By John Collier, 1893. They look such a nice lot, don’t they?
I’ve written a piece for the Tor UK blog on having my first two books receive new covers, and on being able to revisit Nights of Villjamur to make certain changes to the text:
Who doesn’t like getting a new coat? All right, I know that some of you will love to fester in the trendy / dodgy peacoat you bought over a decade ago, but fashions change whether you like it or not. (Admit it – you’re getting older and you don’t like the change so much.) Anyway, the world of publishing does have to change. What appealed five years ago to the average punter stepping into a bookstore on a wet Wednesday probably won’t work today. Sometimes, you need to freshen up book covers to appeal to new readers.
I was at Foyles in London on Saturday night for a panel called Invisible Cities. It was a discussion on cities and the fantastic, with Tom Pollock and Kate Griffin (with Tom Hunter as moderator), and which was hosted by The Kitschies and Kraken Rum.
I haven’t enjoyed a panel discussion so much in ages. Tom and Kat were on superb form, and we had some proper debate going on, whilst being thoroughly grounded in genre sensibilities. We covered all sorts of subjects about how we each approach writing cities, our relationship with urban spaces, cities as inspiration, what cities can represent, how they’re great at presenting a wide cast of potential characters, tensions, plots and so on. As you can see – a pretty wide-ranging talk. My slant was, pretty much, trying to prove that cities didn’t really exist on one level (I’m not sure whether or not I got away with it) as well as championing the non-city. And right at the start, Tom Hunter very kindly revealed my dislike of London to the audience made up largely of Londoners, but I think I smoothed that over…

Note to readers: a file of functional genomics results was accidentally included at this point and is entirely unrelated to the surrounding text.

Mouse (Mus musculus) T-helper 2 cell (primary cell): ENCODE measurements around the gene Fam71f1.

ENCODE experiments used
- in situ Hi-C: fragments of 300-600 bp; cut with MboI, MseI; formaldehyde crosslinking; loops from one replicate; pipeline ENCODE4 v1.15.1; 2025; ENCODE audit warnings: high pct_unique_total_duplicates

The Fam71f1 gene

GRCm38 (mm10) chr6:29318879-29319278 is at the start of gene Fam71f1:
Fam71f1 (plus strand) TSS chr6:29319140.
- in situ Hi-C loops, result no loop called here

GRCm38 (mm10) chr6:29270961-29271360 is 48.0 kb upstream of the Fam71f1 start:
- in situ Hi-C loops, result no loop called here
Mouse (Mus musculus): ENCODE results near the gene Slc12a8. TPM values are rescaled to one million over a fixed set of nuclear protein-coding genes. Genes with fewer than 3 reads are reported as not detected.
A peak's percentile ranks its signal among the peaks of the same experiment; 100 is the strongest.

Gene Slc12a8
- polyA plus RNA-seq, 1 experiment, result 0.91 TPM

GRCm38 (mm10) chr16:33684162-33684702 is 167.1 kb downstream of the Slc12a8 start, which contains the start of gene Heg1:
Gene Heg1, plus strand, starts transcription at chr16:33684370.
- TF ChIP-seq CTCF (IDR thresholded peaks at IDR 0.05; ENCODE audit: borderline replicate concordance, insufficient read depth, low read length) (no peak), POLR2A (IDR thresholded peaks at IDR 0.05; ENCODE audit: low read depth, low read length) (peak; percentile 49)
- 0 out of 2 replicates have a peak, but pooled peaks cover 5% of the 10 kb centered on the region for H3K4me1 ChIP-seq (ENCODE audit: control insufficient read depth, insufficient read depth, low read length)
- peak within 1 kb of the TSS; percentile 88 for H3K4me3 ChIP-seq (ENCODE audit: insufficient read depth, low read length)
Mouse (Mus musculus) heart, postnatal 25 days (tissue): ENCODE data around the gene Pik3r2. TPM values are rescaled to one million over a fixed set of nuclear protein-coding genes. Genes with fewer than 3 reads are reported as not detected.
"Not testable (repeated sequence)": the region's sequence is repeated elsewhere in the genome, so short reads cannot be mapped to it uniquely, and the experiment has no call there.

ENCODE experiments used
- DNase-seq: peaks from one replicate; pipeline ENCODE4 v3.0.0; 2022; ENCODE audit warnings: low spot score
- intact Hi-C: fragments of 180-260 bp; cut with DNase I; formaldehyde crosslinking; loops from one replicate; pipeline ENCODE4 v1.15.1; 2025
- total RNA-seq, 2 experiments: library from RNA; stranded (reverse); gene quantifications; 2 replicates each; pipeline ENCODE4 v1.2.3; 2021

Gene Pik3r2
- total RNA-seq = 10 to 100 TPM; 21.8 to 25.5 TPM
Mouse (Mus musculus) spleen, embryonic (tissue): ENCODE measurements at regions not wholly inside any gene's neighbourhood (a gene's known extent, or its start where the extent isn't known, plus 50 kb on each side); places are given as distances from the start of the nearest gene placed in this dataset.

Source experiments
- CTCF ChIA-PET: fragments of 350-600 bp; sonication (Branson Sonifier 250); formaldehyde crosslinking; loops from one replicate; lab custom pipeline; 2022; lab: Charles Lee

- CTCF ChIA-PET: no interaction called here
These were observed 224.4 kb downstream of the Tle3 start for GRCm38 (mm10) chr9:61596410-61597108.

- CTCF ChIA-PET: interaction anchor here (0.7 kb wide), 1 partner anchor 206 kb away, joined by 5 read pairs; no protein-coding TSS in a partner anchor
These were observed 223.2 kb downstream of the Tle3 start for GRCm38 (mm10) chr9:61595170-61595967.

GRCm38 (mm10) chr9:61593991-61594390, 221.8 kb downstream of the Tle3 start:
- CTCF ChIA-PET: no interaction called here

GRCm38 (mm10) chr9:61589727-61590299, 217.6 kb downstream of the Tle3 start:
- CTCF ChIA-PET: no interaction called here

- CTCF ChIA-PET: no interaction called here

There were some really interesting questions that the audience brought up, one of which I never felt got answered properly, so I’m highlighting it here. One man asked about working class characters in fantasy fiction, and why they were notably absent. What I think he was actually getting at was – and this is probably with regards to real world cities – why there is little interest in genuine social realism. To a large extent, I do agree with him – there is a particular M. John Harrison-esque kitchen-sink grunge fantasy that doesn’t really get done all that much these days, especially one that engages with social issues. I didn’t really have a satisfactory answer to that. Perhaps it’s a niche within a niche, or perhaps class is very different these days in Britain. Maybe it’s done in short fiction? Anyway, my lack of a satisfactory answer niggled me.
Other than that, great to see new faces, as well as more familiar ones – and lovely to have a panel like this outside of a convention. Thanks to all who came.
“Bodie is by far the best preserved ghost town in the United States. Gold was discovered back in 1859 by William S Bodey and at its apex, the town had a population of 10,000 residents through the 1880’s. Bodie was replete with the makings of old west folklore; gunfighters, saloons, miners, gambling halls and prostitutes, a rough place through and through. But the town’s success didn’t last and faded from ‘glory’ prior to World War I and was finally down for the count during WWII once all mining operations were halted due to the war effort. It was effectively abandoned with many of the structures retaining the inhabitants belongings…”
You had to ask…